If someone asked you now what today’s passage is about, I wonder what would you say? I was listening to another preacher preach on this passage and he preached on rights: when we should insist on our rights and when we should give up our rights. From what he said, it seems that this whole passage is all about our rights; and he went on to talk about how sometimes we need to stand up for our rights. And certainly Paul does talk about his rights in this passage. However, that’s not what this passage is really about.
Another preacher spent all his time talking about evangelism. In this passage — this preacher said — Paul is teaching us about his method for evangelism and how we should use the same method in our evangelism and become all things to all men so that we might by all possible means save some. And certainly Paul does write here about his approach to evangelism and how he preached the gospel to all. But that’s not what this passage is really about.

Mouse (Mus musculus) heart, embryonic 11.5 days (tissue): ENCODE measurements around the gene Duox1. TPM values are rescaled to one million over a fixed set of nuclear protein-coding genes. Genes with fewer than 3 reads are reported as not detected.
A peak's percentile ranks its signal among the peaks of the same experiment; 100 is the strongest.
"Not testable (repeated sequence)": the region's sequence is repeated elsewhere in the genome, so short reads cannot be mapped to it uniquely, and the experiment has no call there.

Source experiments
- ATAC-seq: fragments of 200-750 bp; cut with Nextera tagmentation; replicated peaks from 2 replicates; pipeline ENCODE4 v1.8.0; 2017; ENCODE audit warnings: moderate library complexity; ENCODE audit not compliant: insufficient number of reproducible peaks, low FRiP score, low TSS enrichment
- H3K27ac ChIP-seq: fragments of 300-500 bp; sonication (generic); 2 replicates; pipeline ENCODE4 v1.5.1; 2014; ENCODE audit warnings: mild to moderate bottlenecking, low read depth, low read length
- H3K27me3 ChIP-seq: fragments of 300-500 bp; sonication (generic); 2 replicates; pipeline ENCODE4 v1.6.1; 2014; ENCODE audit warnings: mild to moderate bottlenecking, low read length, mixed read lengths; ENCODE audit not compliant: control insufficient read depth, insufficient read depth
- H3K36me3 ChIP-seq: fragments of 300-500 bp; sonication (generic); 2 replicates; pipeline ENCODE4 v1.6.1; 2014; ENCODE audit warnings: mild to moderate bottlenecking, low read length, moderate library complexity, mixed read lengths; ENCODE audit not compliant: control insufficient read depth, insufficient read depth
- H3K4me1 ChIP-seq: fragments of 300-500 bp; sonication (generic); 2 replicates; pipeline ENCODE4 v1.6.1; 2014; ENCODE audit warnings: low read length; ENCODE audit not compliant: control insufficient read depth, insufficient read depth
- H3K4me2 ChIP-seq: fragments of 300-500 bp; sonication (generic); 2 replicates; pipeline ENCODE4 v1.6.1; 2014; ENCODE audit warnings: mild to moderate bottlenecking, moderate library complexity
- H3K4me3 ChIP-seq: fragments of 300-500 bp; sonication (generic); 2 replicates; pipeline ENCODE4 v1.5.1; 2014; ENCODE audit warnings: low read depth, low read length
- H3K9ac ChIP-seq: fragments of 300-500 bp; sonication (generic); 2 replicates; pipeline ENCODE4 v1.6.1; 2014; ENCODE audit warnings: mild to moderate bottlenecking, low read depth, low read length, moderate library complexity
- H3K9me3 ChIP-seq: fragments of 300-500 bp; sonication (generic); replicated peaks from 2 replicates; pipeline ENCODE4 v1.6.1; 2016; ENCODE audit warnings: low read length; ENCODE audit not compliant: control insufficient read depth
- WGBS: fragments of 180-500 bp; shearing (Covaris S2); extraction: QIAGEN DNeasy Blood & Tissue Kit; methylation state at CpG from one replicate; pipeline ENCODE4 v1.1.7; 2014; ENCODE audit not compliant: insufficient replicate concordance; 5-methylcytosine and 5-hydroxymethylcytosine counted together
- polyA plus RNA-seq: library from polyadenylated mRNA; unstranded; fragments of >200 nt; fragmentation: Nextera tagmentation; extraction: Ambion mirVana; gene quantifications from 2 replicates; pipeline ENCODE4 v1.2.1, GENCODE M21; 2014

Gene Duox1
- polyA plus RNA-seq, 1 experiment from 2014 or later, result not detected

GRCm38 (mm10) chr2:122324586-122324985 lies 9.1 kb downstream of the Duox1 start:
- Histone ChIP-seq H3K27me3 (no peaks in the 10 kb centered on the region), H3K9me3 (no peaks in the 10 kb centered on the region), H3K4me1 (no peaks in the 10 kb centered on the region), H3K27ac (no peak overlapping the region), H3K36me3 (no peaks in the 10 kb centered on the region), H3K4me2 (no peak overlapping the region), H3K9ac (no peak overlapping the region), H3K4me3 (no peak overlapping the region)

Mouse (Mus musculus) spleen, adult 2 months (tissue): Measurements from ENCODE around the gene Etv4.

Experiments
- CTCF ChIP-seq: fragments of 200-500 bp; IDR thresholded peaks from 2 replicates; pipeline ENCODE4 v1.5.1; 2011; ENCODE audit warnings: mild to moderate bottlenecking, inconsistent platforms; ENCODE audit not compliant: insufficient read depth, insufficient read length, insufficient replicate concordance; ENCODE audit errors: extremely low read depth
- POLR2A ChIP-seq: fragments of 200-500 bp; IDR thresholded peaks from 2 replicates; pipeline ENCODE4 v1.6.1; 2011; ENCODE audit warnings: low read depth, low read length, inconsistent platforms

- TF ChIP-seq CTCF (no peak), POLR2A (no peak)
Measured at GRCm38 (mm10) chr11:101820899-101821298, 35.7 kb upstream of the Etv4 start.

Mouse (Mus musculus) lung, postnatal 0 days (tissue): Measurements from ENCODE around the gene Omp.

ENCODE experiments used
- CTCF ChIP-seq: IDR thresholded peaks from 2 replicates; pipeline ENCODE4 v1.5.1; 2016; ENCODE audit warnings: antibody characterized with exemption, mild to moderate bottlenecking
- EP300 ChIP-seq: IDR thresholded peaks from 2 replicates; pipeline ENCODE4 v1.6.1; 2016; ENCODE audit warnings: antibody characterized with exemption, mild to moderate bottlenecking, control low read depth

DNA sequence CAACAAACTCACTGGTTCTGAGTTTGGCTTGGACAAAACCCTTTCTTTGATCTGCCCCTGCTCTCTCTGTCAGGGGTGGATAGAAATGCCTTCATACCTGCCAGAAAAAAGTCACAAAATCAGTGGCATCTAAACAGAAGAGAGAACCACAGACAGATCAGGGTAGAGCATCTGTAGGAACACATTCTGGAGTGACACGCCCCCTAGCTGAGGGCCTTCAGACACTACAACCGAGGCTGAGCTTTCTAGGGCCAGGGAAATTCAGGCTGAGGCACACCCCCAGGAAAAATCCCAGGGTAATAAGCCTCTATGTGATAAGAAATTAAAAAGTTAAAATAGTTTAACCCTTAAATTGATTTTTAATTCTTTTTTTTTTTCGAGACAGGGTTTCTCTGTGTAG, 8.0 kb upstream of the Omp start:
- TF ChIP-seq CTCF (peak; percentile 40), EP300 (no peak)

Yes, Paul writes about his rights as an apostle. Yes, Paul writes about his work as an apostle. But that’s not what the passage is about. The passage — like last week’s passage — is about idolatry. Paul is still talking about whether or not the believers in Corinth should eat food sacrificed to idols. If you recall from last week, I said that Paul was addressing the same topic in chapters 8 and 9 and 10. Chapter 8 began with the words:
Now about food sacrificed to idols….
And in chapter 10, Paul wrote in verse 14:
Therefore, my dear friends, flee from idolatry.
He was writing about idols in chapter 8; and he writes about the same subject in chapter 10; and though he doesn’t mention the word ‘idol’ or ‘idolatry’ in chapter 9, that’s what he’s writing about; and he’s writing about how the believers in Corinth should give up their right to eat food sacrificed to idols so that none of them is led astray and stumbles and falls away from Christ.